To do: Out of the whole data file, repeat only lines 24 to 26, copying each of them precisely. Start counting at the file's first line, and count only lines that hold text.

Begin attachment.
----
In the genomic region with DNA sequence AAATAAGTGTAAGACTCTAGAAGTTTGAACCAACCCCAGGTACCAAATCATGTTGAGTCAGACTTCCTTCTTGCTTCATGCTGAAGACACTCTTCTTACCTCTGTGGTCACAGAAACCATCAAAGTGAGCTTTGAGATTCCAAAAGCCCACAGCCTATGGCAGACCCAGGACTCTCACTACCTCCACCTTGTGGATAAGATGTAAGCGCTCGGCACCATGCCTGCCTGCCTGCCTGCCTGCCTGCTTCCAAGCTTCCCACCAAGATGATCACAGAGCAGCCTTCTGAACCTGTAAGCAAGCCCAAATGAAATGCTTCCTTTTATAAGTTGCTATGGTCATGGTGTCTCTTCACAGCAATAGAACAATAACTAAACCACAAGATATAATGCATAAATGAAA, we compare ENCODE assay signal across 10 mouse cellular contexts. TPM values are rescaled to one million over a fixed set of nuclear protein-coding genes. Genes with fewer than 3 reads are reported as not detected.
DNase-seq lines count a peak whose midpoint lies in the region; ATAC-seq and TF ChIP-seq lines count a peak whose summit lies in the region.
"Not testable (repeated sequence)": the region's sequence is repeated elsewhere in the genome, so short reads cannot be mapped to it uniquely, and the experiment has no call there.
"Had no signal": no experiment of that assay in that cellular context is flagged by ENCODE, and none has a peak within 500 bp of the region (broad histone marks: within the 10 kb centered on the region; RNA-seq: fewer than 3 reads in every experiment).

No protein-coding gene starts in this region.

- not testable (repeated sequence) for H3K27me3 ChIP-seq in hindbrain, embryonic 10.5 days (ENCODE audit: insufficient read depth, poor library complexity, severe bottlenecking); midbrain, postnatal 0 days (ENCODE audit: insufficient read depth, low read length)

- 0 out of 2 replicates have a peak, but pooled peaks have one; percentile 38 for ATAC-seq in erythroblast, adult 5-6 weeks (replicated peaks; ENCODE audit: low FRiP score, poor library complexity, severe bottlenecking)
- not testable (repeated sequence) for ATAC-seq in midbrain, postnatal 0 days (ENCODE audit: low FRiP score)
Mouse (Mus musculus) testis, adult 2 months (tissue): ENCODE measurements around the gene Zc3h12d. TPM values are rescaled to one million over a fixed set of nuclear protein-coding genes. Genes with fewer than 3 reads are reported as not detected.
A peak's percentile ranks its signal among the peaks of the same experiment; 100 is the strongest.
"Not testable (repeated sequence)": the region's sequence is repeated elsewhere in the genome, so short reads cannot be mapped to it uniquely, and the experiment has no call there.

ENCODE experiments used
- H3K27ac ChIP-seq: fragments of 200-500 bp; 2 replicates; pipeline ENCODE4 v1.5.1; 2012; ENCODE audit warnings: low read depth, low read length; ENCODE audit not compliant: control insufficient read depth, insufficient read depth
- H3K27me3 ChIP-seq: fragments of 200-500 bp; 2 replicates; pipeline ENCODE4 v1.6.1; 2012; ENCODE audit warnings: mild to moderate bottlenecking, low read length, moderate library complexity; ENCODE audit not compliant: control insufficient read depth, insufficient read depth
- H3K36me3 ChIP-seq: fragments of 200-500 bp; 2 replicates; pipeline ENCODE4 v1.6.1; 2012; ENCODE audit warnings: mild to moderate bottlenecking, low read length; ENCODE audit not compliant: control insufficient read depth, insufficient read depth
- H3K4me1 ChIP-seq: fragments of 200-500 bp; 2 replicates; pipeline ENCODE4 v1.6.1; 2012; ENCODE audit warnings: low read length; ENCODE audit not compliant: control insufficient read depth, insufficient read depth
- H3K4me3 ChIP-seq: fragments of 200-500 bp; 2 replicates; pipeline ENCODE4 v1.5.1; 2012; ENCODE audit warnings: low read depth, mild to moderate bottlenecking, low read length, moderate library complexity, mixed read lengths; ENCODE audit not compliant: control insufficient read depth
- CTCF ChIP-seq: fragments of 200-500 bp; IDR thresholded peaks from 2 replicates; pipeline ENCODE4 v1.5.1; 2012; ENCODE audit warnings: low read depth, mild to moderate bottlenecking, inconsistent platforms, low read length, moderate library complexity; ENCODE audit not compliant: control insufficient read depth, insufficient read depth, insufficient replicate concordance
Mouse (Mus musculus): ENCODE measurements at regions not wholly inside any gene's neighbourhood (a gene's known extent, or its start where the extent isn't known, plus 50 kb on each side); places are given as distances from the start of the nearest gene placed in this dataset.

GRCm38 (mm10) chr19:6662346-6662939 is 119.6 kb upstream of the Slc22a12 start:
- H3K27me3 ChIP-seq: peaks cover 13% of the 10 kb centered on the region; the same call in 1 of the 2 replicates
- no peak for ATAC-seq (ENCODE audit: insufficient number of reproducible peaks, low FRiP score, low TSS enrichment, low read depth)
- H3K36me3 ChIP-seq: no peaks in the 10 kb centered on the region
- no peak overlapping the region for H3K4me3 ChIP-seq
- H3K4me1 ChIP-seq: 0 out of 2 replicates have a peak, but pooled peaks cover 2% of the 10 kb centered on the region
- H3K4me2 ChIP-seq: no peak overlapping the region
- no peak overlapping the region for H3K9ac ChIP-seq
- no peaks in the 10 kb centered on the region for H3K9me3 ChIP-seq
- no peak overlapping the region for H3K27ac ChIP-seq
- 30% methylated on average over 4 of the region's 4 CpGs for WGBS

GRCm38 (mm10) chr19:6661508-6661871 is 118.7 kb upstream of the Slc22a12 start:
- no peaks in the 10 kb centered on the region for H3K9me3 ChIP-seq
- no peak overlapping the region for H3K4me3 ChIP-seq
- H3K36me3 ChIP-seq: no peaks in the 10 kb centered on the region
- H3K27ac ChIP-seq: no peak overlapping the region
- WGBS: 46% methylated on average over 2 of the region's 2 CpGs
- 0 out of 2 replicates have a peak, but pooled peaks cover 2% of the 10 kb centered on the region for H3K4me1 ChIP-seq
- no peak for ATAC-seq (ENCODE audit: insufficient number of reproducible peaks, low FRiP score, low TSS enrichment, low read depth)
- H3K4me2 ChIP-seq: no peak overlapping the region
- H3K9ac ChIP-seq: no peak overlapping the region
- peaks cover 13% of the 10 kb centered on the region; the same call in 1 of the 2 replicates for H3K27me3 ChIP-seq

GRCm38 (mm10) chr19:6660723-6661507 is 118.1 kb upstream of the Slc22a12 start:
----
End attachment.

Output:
- no peak overlapping the region for H3K4me3 ChIP-seq
- H3K4me1 ChIP-seq: 0 out of 2 replicates have a peak, but pooled peaks cover 2% of the 10 kb centered on the region
- H3K4me2 ChIP-seq: no peak overlapping the region